We skipped ahead up the ridge about 25 miles from our previous end point for this next New Jersey hike. While there are great views and camping options on that bit, the mileage breakdown was a little unbalanced and I felt like we could do more miles in the time we had by choosing different sections. We will be back for the rest of section 4 and section 5 of course.
Like last time, we were doing this hike with our friends from Pennsylvania, and we chose the New Jersey section so we could meet halfway. Well, mostly… they live a bit farther out but New Jersey was still a good starting point. Once we finish Jersey with them we will start Pennsylvania and head more in their direction.
So after doing my usual research we decided to start just north of the Mashipaug shelter on Deckertown turnpike in High Point State Park. This part of the Kittatinny ridge north to the monument and the end of the ridge is all High Point S.P. There’s many side trails and camping areas as well as a large monument at the highest point in New Jersey. Like the monument atop Mt. Greylock in Massachusetts, it’s dedicated to veterans. There’s a large park office where I could have had my A.T. Passport stamped but quickly forgot in the midst of getting parked and on the trail with 7 miles to cover before dark and a later start then planned.
I had picked the lot at Deckertown Tpk because according to my (I guess outdated) map, you could park there overnight. So Fielden Stream and I waited for our friends on the lot at 284 in Unionville where we would end the hike the next day. When we found out they were running late, we offered a backpacker passing the road a ride into town when he asked how far it was. He got some water and snacks and we drove him back to the trailhead and found out we’d both be at the campsite that night coming from opposite directions.
When we found out we still had more time to kill we went to town again and got some pizza. Some other hikers were there and we offered them a ride back to the trail too but they had more errands to do so they ultimately passed.
We went back to the trailhead and waited for our friends and while we did a few trail angels came by and dropped off water bottles and snacks for hikers. The section south of here had plenty of water as it turned out but our first day did not and I don’t know how good the water supply was north of here. With all the swampy boardwalks around Pochuck Mountain and into Vernon I imagine that’s not water you want to drink as much or there might not be as much…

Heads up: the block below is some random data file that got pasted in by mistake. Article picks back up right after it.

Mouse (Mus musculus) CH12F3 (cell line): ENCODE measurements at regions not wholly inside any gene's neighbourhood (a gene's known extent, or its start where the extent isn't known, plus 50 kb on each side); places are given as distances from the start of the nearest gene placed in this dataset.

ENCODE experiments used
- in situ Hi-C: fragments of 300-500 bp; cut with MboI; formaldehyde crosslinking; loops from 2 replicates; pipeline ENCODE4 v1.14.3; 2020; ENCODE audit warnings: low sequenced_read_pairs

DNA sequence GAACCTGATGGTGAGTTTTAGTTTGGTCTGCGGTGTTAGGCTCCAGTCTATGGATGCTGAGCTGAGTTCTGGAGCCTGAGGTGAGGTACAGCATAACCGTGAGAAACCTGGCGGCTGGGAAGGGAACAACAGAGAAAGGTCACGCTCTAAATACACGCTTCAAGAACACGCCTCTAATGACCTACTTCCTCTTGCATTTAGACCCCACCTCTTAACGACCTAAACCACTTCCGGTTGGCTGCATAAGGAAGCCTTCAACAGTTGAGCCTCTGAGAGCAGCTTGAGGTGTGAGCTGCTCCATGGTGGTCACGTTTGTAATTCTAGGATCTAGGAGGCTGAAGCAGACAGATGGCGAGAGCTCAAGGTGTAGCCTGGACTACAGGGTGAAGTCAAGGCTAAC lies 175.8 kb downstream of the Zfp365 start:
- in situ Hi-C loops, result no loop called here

We finally got on the road down to the starting point, and when we parked and were about ready to hit the trail, we noticed the sign. No overnight parking! Now I know there’s a shelter .1 mile south so I could see why people might come here to party and so they’re having to discourage people from parking here overnight. But I guess it wasn’t a problem when they made the old map…
Luckily our ride karma was quickly returned when a ridge runner and another trail club volunteer showed up to pick up her car. Her car being parked there was the other reason we thought maybe parking was allowed overnight.
They told us we indeed could not park there overnight without risk of ticketing so they offered to follow us up to the hiker lot at the state park HQ to drop off our car and then bring us back. It was much appreciated and we finally hit the trail around 230pm. We had 7.1 to the shelter and another .8 straight up a steep hill and back if we wanted to see the monument too. We were a little nervous about time, though we knew sunset was almost 9pm this time of year. We beat feet.
The trail was easy at first but after some nice views east from a pipeline cut and then a broad rock face on the eastern side of the mountain it got harder. Sadly I should note that some hiker decided to use the bathroom on this beautiful spot and left lots of TP where they did their business and made no effort to clean it up whatsoever. Shame on you! How nasty.
We hit some good ascents and descents, some more rocky and steep than expected. The only water source for the 7 miles was at Rutherford shelter which is .4 off the trail and quite downhill and only 2.5 miles in. We made sure we had plenty of water before we headed out knowing this and managed to stretch it the whole way. There was a water fountain at the park HQ but we found out later it was not working. There were some nice westerly views as well across the Delaware into PA and the Poconos and Milford. Also far in the distance you could see the Catskill high peaks of New York. At this point we were not only just east of Pennsylvania by a few miles but also just south of the New York border.
We saw a few spots that were definitely homes to bears, though we did not see any of the famous New Jersey bears. I imagine we will in Shenandoah in a few weeks. At least I hope so! We also saw a few of the rare pink lady slippers, and passed through a lovely forest of ferns.
We debated several times going up to the monument because the trail was only .4 up to it from the A.T. But we had had a nice view of it coming up the trail and then had just been treated to the amazing observation deck about a quarter mile south of the junction and it had its own 360 degree views and one straight on to the tower. So we had a long break there and took in the views, and after a short wrong turn down a trail to the park beach we got on track and made it to the junction (we heard later there was a rattler just north of here we missed!) We also took a funny photo of me squishing the monument because why not!
Seeing as it was 730 pm and we had another almost mile to go, we decided to just head to the campsite and come back by car for the monument the next day. Besides, it’s NOT on the A.T. so we didn’t exactly cheat!